Yes, you can accomplish this by adding a menu entry to the GRUB boot loader menu.
You can add a custom GRUB menu entry by editing /etc/grub.d/40_custom,
Example of custom menuentry:
exec tail -n +3 $0
# This file provides an easy way to add custom menu entries. Simply type the
# menu entries you want to add after this comment. Be careful not to change
Figured it out. It's a two step process.
Step 1. Attaching as a block device
# the '-nomount' option avoids the 'mount failed' error
$ hdiutil attach -nomount debian-8.5.0-amd64-CD-1.iso
# verify disk is ...
No, the ISO image file is not a file system in its own right. Just like a partition can contain a file system, but isn't a file system, does an ISO image file contain a file system, but it isn't a file system.
But you need a file system for two things:
a place to store the .iso file (assuming if it doesn't come as a shiny silver disc)
a directory where to ...
You should clarify what you mean by extracting but as far as I understood:
in the first case you copy each file and folder out of the ISO file. By making a copy you need to read everything and write everything to a different location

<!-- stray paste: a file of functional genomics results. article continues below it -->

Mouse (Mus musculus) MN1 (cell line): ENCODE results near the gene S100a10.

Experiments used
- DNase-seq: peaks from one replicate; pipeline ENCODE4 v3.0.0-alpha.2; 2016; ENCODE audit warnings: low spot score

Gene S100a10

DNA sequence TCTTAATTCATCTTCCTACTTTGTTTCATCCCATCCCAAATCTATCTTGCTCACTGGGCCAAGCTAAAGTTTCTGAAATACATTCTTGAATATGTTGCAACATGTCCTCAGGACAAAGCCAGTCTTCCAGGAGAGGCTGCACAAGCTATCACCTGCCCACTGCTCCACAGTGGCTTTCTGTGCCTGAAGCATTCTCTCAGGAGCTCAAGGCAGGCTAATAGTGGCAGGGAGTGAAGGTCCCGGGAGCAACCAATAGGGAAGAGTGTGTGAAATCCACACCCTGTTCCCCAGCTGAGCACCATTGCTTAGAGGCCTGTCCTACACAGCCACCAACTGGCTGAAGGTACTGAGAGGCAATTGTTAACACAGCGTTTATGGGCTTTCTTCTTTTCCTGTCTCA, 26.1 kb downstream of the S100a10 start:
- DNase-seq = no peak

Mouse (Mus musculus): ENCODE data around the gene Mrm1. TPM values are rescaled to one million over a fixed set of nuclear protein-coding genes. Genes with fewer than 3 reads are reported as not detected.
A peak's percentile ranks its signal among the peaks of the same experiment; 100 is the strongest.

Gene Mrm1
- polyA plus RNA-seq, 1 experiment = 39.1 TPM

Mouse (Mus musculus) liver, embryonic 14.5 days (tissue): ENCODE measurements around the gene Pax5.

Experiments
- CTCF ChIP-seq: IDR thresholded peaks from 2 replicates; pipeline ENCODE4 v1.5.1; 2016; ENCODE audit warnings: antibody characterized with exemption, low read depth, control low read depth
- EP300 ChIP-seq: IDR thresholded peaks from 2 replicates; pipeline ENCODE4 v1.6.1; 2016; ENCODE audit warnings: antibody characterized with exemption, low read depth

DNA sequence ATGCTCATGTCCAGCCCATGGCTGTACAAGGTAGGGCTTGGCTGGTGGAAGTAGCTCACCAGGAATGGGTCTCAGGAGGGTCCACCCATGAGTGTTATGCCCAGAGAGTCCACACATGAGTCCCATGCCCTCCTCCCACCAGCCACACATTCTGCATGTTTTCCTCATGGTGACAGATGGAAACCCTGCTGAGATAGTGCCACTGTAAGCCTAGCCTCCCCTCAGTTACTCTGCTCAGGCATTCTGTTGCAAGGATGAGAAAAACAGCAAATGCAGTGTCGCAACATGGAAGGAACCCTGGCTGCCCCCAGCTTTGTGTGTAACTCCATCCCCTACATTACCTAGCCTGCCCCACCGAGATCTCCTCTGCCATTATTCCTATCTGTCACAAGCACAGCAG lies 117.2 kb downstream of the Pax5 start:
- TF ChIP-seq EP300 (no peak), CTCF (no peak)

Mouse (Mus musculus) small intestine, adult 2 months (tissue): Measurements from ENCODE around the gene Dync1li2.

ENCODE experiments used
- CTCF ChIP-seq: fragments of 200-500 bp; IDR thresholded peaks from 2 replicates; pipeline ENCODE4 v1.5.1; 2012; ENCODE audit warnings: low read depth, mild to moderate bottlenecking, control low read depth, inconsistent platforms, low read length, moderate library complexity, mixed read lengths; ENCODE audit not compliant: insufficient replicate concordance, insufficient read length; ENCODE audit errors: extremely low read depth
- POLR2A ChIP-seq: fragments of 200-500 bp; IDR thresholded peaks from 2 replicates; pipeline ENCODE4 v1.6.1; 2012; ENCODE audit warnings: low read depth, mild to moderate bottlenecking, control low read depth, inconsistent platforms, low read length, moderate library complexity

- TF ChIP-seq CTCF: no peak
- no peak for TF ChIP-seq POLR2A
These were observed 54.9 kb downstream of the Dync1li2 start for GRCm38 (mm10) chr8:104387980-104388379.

mounting just makes the content available but does nothing else (no copy thus no read/write). The content is available as ...
To mount a .ccd file created with CloneCD, first translate the file to an .iso file,
ccd2iso MyImage.img MyImage.iso
Then mount the .iso file,
sudo mkdir /tmp/disk
mount -o loop -t iso9660 ./MyImage.iso /tmp/disk/
Using gparted remove the existing partitions from your usb, and fix the msdos partition table (by going to the device menu and selecting "create partition Table"). Then, create a new partition fat32 by right clicking on the unallocated space and selecting new, making a primary FAT32 partition.
Next step create your bootable usb:
I tried the Win7 solution described by Microsoft on a Windows machine:
and obtained the
so went to Debian Stretch 9 to try to build the Windows 10 bootable USB using a e5.onthehub.com college/school ISO.